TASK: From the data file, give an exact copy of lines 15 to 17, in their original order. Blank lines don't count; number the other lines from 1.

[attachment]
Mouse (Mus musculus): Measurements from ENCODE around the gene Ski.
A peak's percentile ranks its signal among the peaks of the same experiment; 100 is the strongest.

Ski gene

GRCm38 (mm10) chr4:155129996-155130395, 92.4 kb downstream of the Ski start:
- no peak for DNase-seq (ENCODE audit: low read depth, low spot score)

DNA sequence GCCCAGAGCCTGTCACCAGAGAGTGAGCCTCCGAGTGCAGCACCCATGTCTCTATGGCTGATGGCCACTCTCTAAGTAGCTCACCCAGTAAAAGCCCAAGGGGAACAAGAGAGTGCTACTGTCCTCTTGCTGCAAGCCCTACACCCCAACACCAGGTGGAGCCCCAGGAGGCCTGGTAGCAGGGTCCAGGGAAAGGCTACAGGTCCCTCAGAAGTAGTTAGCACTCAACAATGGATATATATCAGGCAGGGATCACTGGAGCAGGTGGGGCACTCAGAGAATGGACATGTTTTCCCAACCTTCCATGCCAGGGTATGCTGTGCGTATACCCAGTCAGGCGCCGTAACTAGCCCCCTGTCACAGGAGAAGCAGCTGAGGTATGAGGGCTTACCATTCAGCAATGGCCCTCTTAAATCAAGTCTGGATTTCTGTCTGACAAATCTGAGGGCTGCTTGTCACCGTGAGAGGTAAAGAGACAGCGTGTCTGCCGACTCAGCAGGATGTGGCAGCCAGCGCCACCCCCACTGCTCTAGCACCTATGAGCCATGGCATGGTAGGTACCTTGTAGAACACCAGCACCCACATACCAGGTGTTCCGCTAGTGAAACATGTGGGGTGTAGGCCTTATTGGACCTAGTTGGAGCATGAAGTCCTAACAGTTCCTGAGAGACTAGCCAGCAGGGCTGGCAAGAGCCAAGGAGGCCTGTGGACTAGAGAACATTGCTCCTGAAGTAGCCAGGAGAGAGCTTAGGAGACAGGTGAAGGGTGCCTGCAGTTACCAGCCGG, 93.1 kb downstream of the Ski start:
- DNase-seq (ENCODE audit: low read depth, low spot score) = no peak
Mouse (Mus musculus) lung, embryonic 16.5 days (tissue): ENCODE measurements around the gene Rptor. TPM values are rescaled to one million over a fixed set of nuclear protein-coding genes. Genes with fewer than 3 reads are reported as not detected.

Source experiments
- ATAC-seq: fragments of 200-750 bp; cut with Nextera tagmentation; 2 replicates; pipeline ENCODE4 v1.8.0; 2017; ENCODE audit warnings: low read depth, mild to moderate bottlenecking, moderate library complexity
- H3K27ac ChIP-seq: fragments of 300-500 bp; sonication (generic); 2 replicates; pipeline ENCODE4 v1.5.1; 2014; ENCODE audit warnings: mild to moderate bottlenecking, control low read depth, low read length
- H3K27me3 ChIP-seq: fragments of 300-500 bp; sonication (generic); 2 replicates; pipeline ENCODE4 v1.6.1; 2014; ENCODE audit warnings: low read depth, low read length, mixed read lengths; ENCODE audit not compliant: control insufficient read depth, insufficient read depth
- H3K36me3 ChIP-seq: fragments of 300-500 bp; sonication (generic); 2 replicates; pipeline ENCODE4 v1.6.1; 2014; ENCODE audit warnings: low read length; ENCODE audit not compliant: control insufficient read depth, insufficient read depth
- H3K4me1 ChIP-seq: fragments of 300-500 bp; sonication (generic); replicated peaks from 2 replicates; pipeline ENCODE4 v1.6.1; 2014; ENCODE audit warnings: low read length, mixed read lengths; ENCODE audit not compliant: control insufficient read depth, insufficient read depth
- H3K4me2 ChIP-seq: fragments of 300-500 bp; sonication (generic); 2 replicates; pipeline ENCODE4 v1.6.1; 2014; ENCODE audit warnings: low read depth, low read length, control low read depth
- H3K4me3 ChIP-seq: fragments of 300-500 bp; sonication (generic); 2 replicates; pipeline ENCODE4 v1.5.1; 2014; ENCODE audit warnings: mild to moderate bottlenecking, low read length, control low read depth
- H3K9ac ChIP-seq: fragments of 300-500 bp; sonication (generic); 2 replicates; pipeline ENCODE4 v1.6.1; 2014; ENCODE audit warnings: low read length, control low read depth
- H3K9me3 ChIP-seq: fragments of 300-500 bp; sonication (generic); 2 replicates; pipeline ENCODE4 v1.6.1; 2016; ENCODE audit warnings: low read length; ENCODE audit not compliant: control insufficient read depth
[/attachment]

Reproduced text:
- H3K4me2 ChIP-seq: fragments of 300-500 bp; sonication (generic); 2 replicates; pipeline ENCODE4 v1.6.1; 2014; ENCODE audit warnings: low read depth, low read length, control low read depth
- H3K4me3 ChIP-seq: fragments of 300-500 bp; sonication (generic); 2 replicates; pipeline ENCODE4 v1.5.1; 2014; ENCODE audit warnings: mild to moderate bottlenecking, low read length, control low read depth
- H3K9ac ChIP-seq: fragments of 300-500 bp; sonication (generic); 2 replicates; pipeline ENCODE4 v1.6.1; 2014; ENCODE audit warnings: low read length, control low read depth